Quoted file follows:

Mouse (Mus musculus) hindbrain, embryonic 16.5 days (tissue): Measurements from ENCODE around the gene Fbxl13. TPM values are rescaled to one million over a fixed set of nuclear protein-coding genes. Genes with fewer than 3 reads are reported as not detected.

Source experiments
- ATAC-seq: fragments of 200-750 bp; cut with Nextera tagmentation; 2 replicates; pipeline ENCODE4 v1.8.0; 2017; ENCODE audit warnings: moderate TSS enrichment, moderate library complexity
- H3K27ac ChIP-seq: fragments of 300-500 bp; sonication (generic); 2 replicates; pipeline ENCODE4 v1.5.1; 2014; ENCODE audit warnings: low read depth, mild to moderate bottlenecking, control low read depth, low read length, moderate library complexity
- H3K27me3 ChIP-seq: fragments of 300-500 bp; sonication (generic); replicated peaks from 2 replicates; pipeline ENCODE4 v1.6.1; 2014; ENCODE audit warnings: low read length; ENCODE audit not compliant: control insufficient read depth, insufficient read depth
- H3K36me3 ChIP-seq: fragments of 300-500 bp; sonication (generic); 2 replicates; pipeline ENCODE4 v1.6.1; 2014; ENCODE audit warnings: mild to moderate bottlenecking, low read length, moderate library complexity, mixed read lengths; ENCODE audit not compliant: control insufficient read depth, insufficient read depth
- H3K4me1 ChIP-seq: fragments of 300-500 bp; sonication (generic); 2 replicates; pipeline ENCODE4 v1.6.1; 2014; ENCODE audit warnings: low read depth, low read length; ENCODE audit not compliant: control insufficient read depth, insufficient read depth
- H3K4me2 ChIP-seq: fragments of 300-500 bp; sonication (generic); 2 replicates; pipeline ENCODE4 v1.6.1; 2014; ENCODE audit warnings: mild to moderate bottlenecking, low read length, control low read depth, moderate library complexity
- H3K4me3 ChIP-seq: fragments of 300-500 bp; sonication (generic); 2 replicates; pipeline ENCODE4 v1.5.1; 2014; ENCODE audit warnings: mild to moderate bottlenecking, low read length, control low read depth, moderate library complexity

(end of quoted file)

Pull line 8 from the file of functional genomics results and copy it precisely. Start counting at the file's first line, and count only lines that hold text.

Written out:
- H3K4me2 ChIP-seq: fragments of 300-500 bp; sonication (generic); 2 replicates; pipeline ENCODE4 v1.6.1; 2014; ENCODE audit warnings: mild to moderate bottlenecking, low read length, control low read depth, moderate library complexity